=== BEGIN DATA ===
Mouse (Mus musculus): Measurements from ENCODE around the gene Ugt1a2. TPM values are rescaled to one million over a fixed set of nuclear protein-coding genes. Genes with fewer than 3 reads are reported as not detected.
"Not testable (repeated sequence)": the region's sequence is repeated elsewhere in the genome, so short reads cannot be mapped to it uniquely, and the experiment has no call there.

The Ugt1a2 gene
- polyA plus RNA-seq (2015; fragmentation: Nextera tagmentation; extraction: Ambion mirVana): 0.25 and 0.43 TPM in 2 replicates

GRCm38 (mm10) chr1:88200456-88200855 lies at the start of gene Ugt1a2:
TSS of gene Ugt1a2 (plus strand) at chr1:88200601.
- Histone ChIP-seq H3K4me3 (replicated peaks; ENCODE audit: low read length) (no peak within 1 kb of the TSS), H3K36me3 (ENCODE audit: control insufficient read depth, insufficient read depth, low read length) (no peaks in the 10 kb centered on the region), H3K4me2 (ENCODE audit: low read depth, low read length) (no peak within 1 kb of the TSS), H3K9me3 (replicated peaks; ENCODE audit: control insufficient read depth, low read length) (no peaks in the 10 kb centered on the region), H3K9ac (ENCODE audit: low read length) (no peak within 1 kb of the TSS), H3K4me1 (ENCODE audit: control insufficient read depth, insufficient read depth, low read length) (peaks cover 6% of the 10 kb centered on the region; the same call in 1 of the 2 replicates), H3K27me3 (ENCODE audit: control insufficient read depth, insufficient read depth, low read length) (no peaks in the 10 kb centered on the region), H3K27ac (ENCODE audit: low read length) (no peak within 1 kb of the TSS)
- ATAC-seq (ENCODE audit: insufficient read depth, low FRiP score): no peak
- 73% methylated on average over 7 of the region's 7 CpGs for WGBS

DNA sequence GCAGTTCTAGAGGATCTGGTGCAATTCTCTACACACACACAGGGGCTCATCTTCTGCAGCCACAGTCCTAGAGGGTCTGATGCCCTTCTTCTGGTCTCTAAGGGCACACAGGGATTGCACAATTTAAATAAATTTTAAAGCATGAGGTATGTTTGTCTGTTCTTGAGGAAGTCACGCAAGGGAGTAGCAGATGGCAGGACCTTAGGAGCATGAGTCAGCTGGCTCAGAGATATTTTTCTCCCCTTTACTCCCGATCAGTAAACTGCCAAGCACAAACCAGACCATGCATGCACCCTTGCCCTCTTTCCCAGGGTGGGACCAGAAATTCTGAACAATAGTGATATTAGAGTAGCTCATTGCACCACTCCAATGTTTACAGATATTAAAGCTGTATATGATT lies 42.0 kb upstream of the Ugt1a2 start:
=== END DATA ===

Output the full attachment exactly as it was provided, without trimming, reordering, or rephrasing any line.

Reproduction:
Mouse (Mus musculus): Measurements from ENCODE around the gene Ugt1a2. TPM values are rescaled to one million over a fixed set of nuclear protein-coding genes. Genes with fewer than 3 reads are reported as not detected.
"Not testable (repeated sequence)": the region's sequence is repeated elsewhere in the genome, so short reads cannot be mapped to it uniquely, and the experiment has no call there.

The Ugt1a2 gene
- polyA plus RNA-seq (2015; fragmentation: Nextera tagmentation; extraction: Ambion mirVana): 0.25 and 0.43 TPM in 2 replicates

GRCm38 (mm10) chr1:88200456-88200855 lies at the start of gene Ugt1a2:
TSS of gene Ugt1a2 (plus strand) at chr1:88200601.
- Histone ChIP-seq H3K4me3 (replicated peaks; ENCODE audit: low read length) (no peak within 1 kb of the TSS), H3K36me3 (ENCODE audit: control insufficient read depth, insufficient read depth, low read length) (no peaks in the 10 kb centered on the region), H3K4me2 (ENCODE audit: low read depth, low read length) (no peak within 1 kb of the TSS), H3K9me3 (replicated peaks; ENCODE audit: control insufficient read depth, low read length) (no peaks in the 10 kb centered on the region), H3K9ac (ENCODE audit: low read length) (no peak within 1 kb of the TSS), H3K4me1 (ENCODE audit: control insufficient read depth, insufficient read depth, low read length) (peaks cover 6% of the 10 kb centered on the region; the same call in 1 of the 2 replicates), H3K27me3 (ENCODE audit: control insufficient read depth, insufficient read depth, low read length) (no peaks in the 10 kb centered on the region), H3K27ac (ENCODE audit: low read length) (no peak within 1 kb of the TSS)
- ATAC-seq (ENCODE audit: insufficient read depth, low FRiP score): no peak
- 73% methylated on average over 7 of the region's 7 CpGs for WGBS

DNA sequence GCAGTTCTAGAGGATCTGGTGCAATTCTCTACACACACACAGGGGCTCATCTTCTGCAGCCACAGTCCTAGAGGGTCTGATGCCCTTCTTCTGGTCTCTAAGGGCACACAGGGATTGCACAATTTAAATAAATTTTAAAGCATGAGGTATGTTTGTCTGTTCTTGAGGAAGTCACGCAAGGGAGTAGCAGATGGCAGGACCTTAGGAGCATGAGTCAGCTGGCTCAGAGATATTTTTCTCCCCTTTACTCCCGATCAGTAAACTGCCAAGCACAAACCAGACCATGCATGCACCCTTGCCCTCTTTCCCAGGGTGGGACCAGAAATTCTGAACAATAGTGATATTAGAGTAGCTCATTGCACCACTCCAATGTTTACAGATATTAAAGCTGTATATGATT lies 42.0 kb upstream of the Ugt1a2 start: